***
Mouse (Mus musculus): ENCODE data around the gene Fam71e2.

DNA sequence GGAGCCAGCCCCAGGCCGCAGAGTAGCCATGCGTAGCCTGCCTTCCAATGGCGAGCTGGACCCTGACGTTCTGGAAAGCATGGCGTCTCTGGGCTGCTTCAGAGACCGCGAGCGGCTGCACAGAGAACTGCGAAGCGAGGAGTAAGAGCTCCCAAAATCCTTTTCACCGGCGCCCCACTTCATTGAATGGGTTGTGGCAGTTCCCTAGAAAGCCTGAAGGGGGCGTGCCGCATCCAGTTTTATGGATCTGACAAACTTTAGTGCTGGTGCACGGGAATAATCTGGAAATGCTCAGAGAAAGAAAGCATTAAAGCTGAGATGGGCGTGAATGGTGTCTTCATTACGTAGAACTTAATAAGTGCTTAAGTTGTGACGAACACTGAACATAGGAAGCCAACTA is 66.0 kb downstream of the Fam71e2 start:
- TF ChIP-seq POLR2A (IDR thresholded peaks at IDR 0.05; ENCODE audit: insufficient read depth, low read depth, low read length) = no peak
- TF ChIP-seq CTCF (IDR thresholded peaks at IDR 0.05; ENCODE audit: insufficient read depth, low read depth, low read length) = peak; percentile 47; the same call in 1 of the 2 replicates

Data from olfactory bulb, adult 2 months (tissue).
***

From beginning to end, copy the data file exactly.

Mouse (Mus musculus): ENCODE data around the gene Fam71e2.

DNA sequence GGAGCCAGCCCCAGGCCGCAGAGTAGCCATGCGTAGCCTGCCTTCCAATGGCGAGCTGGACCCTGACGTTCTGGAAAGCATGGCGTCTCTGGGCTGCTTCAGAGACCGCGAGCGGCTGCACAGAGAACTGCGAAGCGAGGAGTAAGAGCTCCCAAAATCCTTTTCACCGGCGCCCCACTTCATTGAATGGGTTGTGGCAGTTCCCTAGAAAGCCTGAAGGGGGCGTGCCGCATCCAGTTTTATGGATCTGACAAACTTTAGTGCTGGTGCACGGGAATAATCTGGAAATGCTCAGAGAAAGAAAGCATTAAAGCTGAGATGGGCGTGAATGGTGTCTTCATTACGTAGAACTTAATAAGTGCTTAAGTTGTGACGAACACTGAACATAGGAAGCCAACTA is 66.0 kb downstream of the Fam71e2 start:
- TF ChIP-seq POLR2A (IDR thresholded peaks at IDR 0.05; ENCODE audit: insufficient read depth, low read depth, low read length) = no peak
- TF ChIP-seq CTCF (IDR thresholded peaks at IDR 0.05; ENCODE audit: insufficient read depth, low read depth, low read length) = peak; percentile 47; the same call in 1 of the 2 replicates

Data from olfactory bulb, adult 2 months (tissue).